"One of the outstanding human victories of the century.
The time for the healing of the wounds has come.
The moment to bridge the chasms that divide us has come.
The time to build is upon us."
Nelson Mandela, Inauguration Day 1994
My Dearest Beloved Grandfather
I see the loveliness of your face as I scribe away this love letter to you.
I'm bursting at the seams with laughter and unspeakable joy, your mere presence does this to me even today after all these years. Some things never change. How's my Granny? Give her a kiss for me. I just cant stop laughing, you are my heart's desire for all time to come.
Tamkhulu (Grandfather) you and Granny were my very first teachers. Your religion was love and kindness. Not in words but through your deeds. Mother tells me that when they were children you'd buy heap loads of food and you'd distribute it for the needy as well as neighbours who weren't needy in your community. You'd also share the food that you and Granny planted in your garden.
You took care of everyone in your close knit community including solving problems that were brought to your attention. The honorable and trustworthy man who was given a position of leadership by mere virtue of his highly exalted conduct. Mother also tells me that when different schools gathered in your neighbourhood to perform different songs for a prize, the school principal would always ask you to be a treasurer because they trusted you completely.
My Grandfather was a wealthy man, benevolent beyond measure. He even payed dowrie for some of his adopted brothers who wanted to get married but couldnt afford the cows required by the family of the bride (this is a custom that is practiced to this day by some African people). This is astonishing to me given my grandfather's background. He was removed from his biological parents as a child. Lived from one house to another, ill treated terribly and deprived of a good education because one of his chores was to take care of other people's children. He lost contact with his entire family during forced removal that took place throughout South Africa. Clearly the good Lord restored my grandfather and blessed him with the fullness of life including reuniting him with his biological family in his 80's, although the only surviving members were nephews and nieces. Throughout all his struggles, he abounded in love. Grandfather, your most striking quality is that you embraced all races, and the white farmers you worked for trusted you completely. When one of the community members tried to rob another farmer, and he came to your bosses looking for you saying you owe them money, your bosses stood up for you, saying you would never do that. And when a meeting was called for you to face your accusers, your accusers admitted that it was a different man who used your name.
My Granny on the other hand was of royal descent, an equisite, highly educated woman. A teacher, preacher and mentor to many. I once asked my mum who her role model is, without thinking she said "my mother". I say the same thing too. As a kid I'd watch my Granny in her kitchen baking nice buiscuits with so much joy and enthusiasm. I'd watch her clean her home and cook thanks giving meals everyday for her family. She was again the only one in her community who'd host noblemen like the ANC Secretary General, James Calata. She welcomed everybody in her home and treated them the very same way. My Granny celebrated the human spirit, she loved to see others succeed.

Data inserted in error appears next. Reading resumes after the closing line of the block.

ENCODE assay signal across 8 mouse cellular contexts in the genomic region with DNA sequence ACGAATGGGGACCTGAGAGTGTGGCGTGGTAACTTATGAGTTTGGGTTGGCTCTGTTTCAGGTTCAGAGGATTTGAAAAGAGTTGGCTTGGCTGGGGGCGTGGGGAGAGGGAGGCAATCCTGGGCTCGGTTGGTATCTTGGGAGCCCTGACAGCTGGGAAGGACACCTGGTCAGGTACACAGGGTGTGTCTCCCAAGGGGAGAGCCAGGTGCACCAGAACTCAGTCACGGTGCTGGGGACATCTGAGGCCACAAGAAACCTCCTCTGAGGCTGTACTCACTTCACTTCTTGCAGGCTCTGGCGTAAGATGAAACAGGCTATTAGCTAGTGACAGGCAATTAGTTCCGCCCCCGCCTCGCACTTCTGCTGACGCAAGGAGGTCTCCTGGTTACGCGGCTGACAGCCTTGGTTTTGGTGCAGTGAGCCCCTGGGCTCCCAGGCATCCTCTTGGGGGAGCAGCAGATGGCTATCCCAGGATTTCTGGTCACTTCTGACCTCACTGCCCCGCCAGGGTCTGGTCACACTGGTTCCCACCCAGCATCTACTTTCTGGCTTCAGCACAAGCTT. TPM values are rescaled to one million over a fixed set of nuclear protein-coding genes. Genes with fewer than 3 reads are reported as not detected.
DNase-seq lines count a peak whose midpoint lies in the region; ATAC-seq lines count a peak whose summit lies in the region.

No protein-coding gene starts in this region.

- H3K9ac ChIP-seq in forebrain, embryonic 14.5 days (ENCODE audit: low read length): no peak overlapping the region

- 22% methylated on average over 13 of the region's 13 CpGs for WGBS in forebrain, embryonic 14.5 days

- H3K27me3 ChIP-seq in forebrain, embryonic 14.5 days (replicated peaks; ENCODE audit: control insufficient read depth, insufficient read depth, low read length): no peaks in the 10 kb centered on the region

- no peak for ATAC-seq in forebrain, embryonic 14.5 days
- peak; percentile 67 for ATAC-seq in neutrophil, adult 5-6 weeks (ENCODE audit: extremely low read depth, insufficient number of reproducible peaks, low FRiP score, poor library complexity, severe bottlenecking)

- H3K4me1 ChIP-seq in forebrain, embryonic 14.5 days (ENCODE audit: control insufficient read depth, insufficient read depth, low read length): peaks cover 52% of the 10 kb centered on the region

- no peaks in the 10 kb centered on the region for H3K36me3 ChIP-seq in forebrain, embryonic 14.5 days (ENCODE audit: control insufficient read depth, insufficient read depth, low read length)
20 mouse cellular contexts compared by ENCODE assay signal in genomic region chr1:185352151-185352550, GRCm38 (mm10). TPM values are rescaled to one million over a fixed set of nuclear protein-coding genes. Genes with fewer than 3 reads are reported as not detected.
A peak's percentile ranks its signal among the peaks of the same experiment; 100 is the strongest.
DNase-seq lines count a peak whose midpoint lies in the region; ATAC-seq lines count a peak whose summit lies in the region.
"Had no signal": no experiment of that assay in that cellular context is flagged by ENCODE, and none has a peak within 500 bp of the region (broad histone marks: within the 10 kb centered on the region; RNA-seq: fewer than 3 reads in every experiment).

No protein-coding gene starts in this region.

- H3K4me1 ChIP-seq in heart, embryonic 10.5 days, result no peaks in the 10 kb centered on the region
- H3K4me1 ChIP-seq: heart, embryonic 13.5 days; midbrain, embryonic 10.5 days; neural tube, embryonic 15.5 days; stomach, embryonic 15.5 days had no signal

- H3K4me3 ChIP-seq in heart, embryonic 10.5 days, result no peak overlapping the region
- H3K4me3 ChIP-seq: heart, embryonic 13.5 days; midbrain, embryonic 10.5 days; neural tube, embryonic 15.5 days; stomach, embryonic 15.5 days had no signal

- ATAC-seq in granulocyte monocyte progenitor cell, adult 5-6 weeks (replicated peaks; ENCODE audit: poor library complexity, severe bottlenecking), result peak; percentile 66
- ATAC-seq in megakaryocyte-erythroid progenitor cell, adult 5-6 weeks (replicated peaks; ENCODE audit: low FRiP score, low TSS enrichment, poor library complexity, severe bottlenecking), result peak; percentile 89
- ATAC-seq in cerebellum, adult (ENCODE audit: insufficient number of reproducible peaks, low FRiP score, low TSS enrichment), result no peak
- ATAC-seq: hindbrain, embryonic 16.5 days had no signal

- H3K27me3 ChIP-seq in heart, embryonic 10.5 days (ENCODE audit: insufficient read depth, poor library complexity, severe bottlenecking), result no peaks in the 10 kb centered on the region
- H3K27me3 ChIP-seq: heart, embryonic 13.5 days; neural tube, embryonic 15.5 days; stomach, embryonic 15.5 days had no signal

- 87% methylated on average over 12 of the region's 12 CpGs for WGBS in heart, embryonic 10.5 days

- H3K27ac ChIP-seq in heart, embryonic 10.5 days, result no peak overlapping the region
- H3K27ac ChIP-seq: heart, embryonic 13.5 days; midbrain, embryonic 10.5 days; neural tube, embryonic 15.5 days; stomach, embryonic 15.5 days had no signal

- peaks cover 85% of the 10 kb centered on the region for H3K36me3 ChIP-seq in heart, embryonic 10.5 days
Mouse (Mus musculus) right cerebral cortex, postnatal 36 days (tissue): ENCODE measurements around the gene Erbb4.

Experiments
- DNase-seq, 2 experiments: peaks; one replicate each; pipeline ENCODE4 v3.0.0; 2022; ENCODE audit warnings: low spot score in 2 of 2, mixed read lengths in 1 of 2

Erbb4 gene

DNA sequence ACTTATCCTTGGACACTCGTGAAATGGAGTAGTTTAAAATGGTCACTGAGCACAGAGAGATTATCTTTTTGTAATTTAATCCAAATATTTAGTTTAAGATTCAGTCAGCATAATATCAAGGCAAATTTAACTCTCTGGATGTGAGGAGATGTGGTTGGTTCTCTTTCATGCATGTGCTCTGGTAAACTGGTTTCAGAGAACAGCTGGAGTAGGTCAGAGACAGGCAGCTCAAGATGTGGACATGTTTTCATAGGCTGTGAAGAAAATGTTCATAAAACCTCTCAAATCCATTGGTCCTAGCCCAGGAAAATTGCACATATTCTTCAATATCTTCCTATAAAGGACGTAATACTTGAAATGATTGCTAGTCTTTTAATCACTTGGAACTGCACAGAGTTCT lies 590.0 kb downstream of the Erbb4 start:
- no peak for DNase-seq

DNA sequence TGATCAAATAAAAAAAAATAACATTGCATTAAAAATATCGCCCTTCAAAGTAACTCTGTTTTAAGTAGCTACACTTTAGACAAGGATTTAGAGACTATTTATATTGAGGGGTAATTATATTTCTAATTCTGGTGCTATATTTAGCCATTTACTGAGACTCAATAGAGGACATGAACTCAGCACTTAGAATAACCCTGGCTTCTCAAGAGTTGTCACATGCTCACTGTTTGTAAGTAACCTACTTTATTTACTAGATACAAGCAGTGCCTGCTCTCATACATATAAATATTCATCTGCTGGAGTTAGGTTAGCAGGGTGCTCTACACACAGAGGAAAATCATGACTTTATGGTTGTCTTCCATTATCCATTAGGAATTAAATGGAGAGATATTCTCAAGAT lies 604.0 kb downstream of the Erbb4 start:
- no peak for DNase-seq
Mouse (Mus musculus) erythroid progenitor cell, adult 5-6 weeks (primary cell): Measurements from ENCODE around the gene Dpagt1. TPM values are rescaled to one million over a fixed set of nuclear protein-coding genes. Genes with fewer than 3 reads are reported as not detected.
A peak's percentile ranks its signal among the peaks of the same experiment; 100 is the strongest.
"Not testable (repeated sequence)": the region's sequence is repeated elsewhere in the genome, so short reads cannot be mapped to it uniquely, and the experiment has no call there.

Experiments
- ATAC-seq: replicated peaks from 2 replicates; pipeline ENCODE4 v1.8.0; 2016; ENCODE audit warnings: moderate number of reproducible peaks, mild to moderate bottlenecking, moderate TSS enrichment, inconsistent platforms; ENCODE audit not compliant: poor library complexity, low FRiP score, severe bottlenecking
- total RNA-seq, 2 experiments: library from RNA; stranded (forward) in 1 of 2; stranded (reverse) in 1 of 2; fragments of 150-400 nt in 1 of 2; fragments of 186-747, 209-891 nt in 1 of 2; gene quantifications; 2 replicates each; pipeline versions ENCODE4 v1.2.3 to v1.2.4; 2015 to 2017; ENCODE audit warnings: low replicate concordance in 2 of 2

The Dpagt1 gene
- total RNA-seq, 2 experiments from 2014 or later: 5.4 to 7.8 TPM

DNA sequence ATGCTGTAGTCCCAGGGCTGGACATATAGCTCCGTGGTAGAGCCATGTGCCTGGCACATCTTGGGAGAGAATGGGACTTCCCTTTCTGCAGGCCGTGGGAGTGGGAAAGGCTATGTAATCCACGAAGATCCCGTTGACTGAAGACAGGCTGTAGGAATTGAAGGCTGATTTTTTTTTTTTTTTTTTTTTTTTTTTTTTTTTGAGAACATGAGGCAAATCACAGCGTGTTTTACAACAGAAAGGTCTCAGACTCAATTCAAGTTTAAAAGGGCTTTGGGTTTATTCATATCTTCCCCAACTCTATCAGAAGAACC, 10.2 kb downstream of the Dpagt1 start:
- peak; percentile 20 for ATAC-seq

My mom tells me that once a woman who couldn't read was asked to read something at church. So my Granny sang a song and moved ahead to the pulpit to read that verse, as well as preach. This was all done to shield the other woman from a situation that might have embarrased her.
Later in life my Grandparents came to visit us in Oudtshoorn, they were now living in Port Elizabeth. They too lost their wealth and land through forced removal.
My Granny had suffered from a stroke but she could still do some things. We went to a small town called George, where there was an ocean, mind you everything was still segretated and there were whites only beaches. My parents went about doing their errands while my Grandfather walked my Granny on the beach. They were a picture to behold, strolling down the whites only beach like a fairy tale love story. Instead of being chased away from the beach, the white folks admired them, and spoke to them. When my parents came to pick them up, they showed them the amount of money they were given by white people who admired them.
Ohhh, they were just too delightful!
Even children ran to my Grandfather so he could solve their conflicts when they encountered some problems amongst each other, while playing. Its so funny really. He was an OASIS of LOVE and everybody felt loved and valued around him. His youngest son's university friends called him Professor.
When I was about 10 years old, I recited a poem i had learned at school for my Grandfather. He listened very intently, very serious like he was listening to someone special and very important. soon as i finished my recitation he said "uyimbongi", you're a poet.
Later in life i would gravitate towards revolutionary poets like Mzwakhe Mbuli, the voice and the words stopped me in my tracks. I'd stand still no matter how badly i wanted to play with my friends and be dirty on the dusty streets of our community.
As a teen I hired the movie poetic justice and I heard Phenomenal Woman recited by Janet Jackson. i hired that movie 23 times just to hear the poem.
I was flowing withing the rhythm of my calling. Today Princes, state presidents, first ladies, nobles of the earth as well as ordinary people have been a part of my audience through world wide media and private perfomances.
I thank God for the spirit of beloved Grandparents, my parents, Maya Angelou, our ancestors and all loving souls everywhere for this experience. Its a an amazing gift for life is trully a gift to be cherished.